HISTORIAN: Because- (He gives up.) Read his first novel, Big Rock Candy Mountain. It's heartbreakingly autobiographical. Terrible childhood. Awful father. Tearing all over the West, dragging his family along, looking for a fast way to make a buck. Digging for gold in Alaska, bootlegging in Sasketchawan, running a saloon in Salt Lake City-of all places. (They share a laugh; PLAYWRIGHT takes a note.) Yet in spite of dire poverty, his mother found a way to get Wally books-a piano!-nurtured him in the face of his father's contempt. Years later his dad shot himself-

PLAYWRIGHT: Shot himself? (She takes another note.)

HISTORIAN -first killing the woman he was shacking up with. Most of this is in that first novel: the man is the destroyer, the wife (his highest compliment) is patient, forbearing.

PLAYWRIGHT: "Patient?" "Forbearing!" As I won't be. Oh, Mother was-until she finally left you for someone who'd love her, who'd pay attention to-

HISTORIAN: That's enough!
Copyright Sands Hall 2001

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Sands Hall's FAIR USE
premiered at The Foothill Theatre Company in Nevada City, May 2-27, 2001

…"Fair Use" is good theater, and theater companies…are encouraged to make it available to a wider audience. The ensuing discussion of literary ethics can only help prevent such literary "borrowing" in the future.

A great deal is going on in this ambitious new play by Nevada County writer and actress Sands Hall. On one level, the play explores the considerable borrowing by novelist Wallace Stegner - an icon of the environmental movement in the 1960s and 1970s - in his Pulitzer-winning novel "Angle of Repose."
Many reviewers complimented the authenticity of the voice of the novel's leading female character. As it turns out, in creating that character, Stegner borrowed long passages - sometimes word for word - from letters of Mary Hallock Foote, a writer and illustrator who eventually settled in Grass Valley. Stegner also fictionalized any number of scenes drawn from Foote's autobiography. But Stegner didn't disclose the borrowing of Foote's writing.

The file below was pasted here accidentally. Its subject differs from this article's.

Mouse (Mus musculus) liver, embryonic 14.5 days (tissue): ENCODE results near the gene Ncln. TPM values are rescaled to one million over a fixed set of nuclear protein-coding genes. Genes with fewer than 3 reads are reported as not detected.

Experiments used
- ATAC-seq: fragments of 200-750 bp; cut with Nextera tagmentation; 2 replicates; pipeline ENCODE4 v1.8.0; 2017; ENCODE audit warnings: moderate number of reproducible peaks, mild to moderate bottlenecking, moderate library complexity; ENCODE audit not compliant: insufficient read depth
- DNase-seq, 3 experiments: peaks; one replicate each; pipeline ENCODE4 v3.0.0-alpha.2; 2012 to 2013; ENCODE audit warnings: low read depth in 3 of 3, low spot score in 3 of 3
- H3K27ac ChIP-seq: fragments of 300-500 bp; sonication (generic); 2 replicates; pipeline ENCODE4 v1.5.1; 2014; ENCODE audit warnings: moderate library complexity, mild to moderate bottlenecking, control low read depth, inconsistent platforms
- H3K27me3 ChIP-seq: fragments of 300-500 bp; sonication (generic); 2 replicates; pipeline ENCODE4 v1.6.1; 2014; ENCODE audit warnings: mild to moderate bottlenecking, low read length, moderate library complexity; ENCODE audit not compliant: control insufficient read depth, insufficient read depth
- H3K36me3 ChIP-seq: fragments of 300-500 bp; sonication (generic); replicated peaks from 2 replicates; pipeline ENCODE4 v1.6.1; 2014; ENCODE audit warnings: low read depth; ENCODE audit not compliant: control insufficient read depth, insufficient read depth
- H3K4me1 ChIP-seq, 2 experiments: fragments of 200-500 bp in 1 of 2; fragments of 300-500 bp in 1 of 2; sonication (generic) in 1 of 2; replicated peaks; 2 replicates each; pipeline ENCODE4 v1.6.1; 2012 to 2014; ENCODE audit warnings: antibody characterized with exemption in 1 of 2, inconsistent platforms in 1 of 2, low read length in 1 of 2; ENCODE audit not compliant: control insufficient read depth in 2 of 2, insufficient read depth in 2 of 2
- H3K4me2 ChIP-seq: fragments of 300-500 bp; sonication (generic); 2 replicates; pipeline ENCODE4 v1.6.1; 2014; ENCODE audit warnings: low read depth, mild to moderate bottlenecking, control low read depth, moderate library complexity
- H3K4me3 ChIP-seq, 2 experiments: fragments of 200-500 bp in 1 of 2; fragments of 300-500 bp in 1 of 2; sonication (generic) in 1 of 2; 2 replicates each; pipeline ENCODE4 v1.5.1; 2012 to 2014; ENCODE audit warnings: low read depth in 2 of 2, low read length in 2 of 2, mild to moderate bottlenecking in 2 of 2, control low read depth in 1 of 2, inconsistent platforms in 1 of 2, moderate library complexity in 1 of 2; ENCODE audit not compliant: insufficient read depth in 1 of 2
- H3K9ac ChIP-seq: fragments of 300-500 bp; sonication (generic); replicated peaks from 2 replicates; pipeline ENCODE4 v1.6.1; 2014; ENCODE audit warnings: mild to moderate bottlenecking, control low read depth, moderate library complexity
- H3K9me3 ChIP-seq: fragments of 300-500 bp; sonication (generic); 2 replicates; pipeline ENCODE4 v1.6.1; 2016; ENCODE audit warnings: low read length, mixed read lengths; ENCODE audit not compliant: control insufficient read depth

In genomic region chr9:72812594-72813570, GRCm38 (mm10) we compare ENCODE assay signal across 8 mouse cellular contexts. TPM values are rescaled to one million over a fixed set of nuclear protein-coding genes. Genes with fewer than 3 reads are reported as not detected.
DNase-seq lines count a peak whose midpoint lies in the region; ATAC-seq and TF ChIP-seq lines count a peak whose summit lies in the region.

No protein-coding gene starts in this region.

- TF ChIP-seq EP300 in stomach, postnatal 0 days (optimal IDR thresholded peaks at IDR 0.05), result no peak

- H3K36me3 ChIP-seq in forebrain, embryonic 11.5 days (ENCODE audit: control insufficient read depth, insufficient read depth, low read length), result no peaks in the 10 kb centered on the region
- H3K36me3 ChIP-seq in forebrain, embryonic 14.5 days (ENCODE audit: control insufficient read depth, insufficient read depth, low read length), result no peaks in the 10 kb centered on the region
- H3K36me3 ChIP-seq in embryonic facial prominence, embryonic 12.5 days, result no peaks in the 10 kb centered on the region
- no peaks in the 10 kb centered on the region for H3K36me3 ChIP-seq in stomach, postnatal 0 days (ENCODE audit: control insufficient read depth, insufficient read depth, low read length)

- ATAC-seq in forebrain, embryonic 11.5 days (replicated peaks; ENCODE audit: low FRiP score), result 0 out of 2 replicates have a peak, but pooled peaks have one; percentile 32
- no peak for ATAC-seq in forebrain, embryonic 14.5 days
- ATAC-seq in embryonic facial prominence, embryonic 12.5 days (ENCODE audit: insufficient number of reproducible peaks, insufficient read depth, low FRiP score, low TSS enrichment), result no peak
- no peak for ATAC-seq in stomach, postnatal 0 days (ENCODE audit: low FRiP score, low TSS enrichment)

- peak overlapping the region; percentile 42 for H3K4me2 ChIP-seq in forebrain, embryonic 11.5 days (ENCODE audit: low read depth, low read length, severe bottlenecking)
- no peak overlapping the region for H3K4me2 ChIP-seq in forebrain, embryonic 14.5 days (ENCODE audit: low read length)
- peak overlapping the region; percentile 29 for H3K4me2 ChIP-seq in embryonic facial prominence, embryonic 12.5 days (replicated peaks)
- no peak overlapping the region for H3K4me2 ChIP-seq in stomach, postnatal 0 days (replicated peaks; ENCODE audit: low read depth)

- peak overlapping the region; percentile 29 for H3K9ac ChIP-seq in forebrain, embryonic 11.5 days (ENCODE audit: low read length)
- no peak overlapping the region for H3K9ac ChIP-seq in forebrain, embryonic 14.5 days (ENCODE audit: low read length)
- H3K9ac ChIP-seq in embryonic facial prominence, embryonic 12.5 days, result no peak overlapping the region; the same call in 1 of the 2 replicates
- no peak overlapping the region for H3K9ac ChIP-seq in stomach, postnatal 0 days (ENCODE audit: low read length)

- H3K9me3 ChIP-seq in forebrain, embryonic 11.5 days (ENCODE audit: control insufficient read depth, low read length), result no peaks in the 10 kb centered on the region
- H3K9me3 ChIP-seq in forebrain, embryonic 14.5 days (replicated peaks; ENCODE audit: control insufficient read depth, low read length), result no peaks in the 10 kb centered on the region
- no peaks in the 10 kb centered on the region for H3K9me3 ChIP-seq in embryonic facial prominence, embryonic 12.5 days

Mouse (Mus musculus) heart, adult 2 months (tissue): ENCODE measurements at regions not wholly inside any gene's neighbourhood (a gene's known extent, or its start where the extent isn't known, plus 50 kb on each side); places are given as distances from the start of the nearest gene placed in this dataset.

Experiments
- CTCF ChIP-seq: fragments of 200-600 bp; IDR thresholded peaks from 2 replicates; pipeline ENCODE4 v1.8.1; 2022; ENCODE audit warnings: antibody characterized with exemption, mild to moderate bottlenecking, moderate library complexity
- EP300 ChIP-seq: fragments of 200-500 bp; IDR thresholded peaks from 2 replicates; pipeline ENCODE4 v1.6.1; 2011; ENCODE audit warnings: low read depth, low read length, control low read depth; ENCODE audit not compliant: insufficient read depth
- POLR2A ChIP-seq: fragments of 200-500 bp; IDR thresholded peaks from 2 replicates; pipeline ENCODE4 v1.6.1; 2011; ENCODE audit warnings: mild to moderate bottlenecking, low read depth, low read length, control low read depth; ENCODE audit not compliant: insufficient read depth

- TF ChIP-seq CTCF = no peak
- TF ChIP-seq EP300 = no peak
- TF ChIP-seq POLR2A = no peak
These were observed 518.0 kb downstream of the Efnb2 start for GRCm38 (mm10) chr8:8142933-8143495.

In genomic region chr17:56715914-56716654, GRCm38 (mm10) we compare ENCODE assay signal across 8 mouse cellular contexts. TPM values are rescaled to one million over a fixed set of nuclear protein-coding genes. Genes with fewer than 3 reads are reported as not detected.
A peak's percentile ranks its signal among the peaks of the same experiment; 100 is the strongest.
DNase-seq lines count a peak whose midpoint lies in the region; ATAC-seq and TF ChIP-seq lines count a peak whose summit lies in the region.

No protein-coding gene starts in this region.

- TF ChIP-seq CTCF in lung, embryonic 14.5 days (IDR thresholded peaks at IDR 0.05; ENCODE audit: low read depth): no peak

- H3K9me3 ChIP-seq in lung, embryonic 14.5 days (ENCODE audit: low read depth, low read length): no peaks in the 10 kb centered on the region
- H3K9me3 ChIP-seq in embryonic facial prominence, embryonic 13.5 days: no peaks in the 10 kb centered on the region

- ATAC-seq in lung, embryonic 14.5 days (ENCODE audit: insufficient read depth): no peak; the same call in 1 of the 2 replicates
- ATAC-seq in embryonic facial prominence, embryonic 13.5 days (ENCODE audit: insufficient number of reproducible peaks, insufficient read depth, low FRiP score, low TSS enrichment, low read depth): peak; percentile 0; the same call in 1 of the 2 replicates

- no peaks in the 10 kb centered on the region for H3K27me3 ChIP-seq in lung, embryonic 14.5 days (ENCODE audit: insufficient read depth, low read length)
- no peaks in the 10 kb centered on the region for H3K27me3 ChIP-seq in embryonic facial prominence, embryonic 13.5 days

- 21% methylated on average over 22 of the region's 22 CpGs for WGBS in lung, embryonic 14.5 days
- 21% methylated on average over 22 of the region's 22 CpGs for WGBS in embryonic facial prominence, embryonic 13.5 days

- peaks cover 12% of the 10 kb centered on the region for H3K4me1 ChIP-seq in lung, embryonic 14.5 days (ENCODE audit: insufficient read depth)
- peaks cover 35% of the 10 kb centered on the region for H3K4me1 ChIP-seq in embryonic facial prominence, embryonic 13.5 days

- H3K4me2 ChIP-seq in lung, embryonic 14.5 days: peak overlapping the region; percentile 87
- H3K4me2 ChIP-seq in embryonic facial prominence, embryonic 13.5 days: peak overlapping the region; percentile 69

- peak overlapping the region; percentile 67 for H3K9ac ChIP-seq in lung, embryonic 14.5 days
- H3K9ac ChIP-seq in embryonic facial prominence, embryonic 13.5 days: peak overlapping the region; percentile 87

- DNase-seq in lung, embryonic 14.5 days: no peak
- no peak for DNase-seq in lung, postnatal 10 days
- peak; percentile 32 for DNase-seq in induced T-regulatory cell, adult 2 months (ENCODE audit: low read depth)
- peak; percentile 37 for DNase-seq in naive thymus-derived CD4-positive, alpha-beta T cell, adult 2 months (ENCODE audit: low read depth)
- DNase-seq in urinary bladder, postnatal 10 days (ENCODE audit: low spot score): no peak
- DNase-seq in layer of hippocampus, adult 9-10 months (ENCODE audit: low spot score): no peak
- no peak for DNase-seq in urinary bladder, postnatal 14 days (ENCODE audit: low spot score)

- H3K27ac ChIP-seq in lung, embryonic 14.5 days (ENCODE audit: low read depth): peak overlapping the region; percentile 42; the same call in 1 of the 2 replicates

In the process of teasing out this story, the play becomes a celebration of Foote's own life and work… In addition, Hall muses on the creative process in which all writers draw on the lives and experiences of others in their novels and plays.

Multiple levels of reality and fantasy and overlapping characters and plotlines make this a play that asks for a high level of attentiveness… There is a considerable payoff as the story develops-portions of the play's second half are breathtakingly beautiful.
This big ambitious play is a feast, with a broad view and savvy, intelligent perspective on life and history, literature and art, marriage and more.

In a remarkable and haunting first play now offered by the Foothill Theatre Company at the Nevada Theater in Nevada City, Sands Hall dashes an idol to the ground with almost biblical righteousness - and then weeps over the shards. But then is Hall delivering the blow? Or is it a character coyly titled, "Playwright?"

Although Hall is an accomplished actor and director, as well as a novelist, this is her first play. What's remarkable is its intricacy and almost symphonic interplay among characters, both real and imaginary, past blending with present, plain language and poetic eloquence …

… a memorable and remarkable work by a gifted artist…